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    Our success pattern for the past 14 years has been to differentiate between "design" and "billable time."

    So, we have a flat rate design fee based on what "design" actually means (pick your number) and then suggest a 10-hour or 20-hour block to build out pages of a site for what we call Phase I. For example, the difference between a 2 page website and a 2,000 page website is really only time after you get past the design.

    You just need to calculate how long it would take you to do "design" for an average site versus building out content pages (2 versus 2,000) and quote each.

  7. #7
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    thank you friends!
    @shaun...i really meant that when i said i'll keep in mind..am a newbie and was my least intention to sound sarc!

    once again, thank you both!

  8. #8
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    Quote Originally Posted by vij490
    @shaun...i really meant that when i said i'll keep in mind..am a newbie and was my least intention to sound sarc!
    For me, a simple thank you is enough. I get uncomfortable when people try to do anything more than that for me... I'm just weird that way.

    So. You've thanked me already. Don't apologise. And you're welcome!

    Good luck

    Trying to fill the unforgiving minute
    with sixty seconds' worth of distance run.

    Update on Sitepoint's Migration to Discourse

  9. #9
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    visit the Business & Legal forum and do a search there... the pricing question is asked periodically so you can find quite a few answers although you will find the most of the answers agree on the main points.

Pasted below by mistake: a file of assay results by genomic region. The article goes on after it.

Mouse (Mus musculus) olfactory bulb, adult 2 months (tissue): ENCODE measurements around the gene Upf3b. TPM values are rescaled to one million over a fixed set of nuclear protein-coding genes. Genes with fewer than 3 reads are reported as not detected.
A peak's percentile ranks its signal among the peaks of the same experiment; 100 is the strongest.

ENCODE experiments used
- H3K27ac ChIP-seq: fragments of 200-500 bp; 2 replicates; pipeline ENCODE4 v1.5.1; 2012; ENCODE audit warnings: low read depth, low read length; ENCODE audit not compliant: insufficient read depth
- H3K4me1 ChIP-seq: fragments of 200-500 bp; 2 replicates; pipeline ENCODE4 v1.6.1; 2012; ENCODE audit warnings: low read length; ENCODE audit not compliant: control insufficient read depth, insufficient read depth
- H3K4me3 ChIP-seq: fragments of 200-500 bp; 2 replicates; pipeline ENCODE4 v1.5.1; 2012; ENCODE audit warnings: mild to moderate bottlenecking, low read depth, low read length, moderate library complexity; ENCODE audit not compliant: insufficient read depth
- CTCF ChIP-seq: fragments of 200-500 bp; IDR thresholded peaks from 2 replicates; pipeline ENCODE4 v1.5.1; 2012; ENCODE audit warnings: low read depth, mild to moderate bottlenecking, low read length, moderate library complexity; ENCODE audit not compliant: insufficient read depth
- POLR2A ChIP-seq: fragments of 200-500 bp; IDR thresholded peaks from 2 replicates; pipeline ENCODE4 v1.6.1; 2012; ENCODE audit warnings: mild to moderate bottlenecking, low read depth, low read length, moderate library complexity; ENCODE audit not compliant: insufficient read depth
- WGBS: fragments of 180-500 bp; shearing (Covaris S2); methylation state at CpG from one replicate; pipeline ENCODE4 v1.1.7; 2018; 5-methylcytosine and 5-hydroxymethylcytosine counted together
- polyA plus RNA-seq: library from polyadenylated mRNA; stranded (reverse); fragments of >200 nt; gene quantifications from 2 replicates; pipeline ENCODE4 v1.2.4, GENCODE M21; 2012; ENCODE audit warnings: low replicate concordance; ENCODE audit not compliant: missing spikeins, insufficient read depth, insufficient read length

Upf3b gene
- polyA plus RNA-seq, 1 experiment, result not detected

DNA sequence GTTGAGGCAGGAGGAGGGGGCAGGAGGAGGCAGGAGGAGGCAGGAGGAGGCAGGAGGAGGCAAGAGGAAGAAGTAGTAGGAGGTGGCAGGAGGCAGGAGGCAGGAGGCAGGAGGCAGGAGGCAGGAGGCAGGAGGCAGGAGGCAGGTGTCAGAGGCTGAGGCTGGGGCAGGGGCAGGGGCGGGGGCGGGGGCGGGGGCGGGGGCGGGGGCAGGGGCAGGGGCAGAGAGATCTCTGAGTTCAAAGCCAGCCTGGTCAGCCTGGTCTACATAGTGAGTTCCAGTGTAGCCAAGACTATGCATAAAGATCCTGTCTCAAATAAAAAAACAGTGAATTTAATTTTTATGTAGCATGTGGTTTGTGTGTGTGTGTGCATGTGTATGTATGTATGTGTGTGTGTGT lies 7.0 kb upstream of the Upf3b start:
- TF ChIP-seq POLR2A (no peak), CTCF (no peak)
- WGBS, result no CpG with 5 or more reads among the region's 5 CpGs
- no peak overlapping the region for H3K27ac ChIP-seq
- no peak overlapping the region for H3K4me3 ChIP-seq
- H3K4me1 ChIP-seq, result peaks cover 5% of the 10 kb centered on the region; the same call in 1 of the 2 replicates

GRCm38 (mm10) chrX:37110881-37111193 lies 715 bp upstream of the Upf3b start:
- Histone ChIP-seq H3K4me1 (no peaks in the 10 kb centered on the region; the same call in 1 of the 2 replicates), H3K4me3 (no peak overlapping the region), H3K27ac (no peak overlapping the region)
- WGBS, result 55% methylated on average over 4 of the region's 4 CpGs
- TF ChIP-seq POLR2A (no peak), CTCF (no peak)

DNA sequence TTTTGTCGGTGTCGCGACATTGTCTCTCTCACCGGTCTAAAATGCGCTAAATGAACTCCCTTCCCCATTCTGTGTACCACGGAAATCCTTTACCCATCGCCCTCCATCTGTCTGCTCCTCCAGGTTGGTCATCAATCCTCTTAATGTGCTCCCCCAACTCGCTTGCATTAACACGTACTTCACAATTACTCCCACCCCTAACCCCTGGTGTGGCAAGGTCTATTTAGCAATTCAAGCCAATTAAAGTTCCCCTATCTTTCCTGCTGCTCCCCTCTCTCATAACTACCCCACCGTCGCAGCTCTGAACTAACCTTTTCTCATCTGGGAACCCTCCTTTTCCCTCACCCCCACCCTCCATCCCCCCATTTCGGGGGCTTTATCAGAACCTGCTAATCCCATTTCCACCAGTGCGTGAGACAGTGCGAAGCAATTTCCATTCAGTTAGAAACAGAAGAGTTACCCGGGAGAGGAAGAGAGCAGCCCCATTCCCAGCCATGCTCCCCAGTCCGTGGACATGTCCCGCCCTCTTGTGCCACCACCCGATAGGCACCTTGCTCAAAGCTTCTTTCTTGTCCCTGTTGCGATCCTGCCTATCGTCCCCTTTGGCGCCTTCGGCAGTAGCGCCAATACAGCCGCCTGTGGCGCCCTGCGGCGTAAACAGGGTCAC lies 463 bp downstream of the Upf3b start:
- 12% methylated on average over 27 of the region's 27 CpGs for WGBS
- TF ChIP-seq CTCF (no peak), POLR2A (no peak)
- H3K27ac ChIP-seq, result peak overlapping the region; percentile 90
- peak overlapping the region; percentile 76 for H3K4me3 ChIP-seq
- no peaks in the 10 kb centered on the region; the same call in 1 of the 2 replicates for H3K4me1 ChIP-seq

A few articles: http://www.sitepoint.com/article/web...should-charge/
    sticky thread: http://www.sitepoint.com/forums/showthread.php?t=389195
    Another interesting threads: http://www.sitepoint.com/forums/showthread.php?t=618365
    http://www.sitepoint.com/forums/showthread.php?t=552170

  10. #10
    SitePoint Enthusiast devAngel's Avatar
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    hooray for Shaun

    I agree with molona, sitepoint has a lot of resources that you can read and use it as your guide. I recommend reading the WebPro Business Blog http://www.sitepoint.com/blogs/categ...-pro-business/
    sig space open...

  11. #11
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    Off Topic:

    I removed your double post, Dev. That's the advantage of being an advisor... I delete your posts.... muaaahahahahaha

  12. #12
    John 8:24 JREAM's Avatar
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    10 dollars an hour is too cheap if you know what you're doing. The only reason to charge that low is if you are creating sites in Front Page, and that should be a crime!

    I think you might start semi-low, and when you do a lot of different jobs you'll realize what to charge that is fair to you and your clients.

    You have to also consider when you get a service from the Dentist or Doctor, they charge an arm and a leg. Not just because they have a nice office, but their education - they know what they are doing. If you know what you are doing and have the knowledge to execute it you should not be afraid of charging more.

    I wouldn't ever barter, and don't be a pushover with money, your time cannot be replaced!

  13. #13
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    BEST OF LUCK for your new company.

    Very difficult to answer such questions.

    A designer charge "X" amount for a service. And another designer charge X/10 for the Same Service. The important thing is that, how you convince for your services. Once the client satisfy with the service, He will pay good.

  14. #14
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    How we could advice you,that how much you will charge.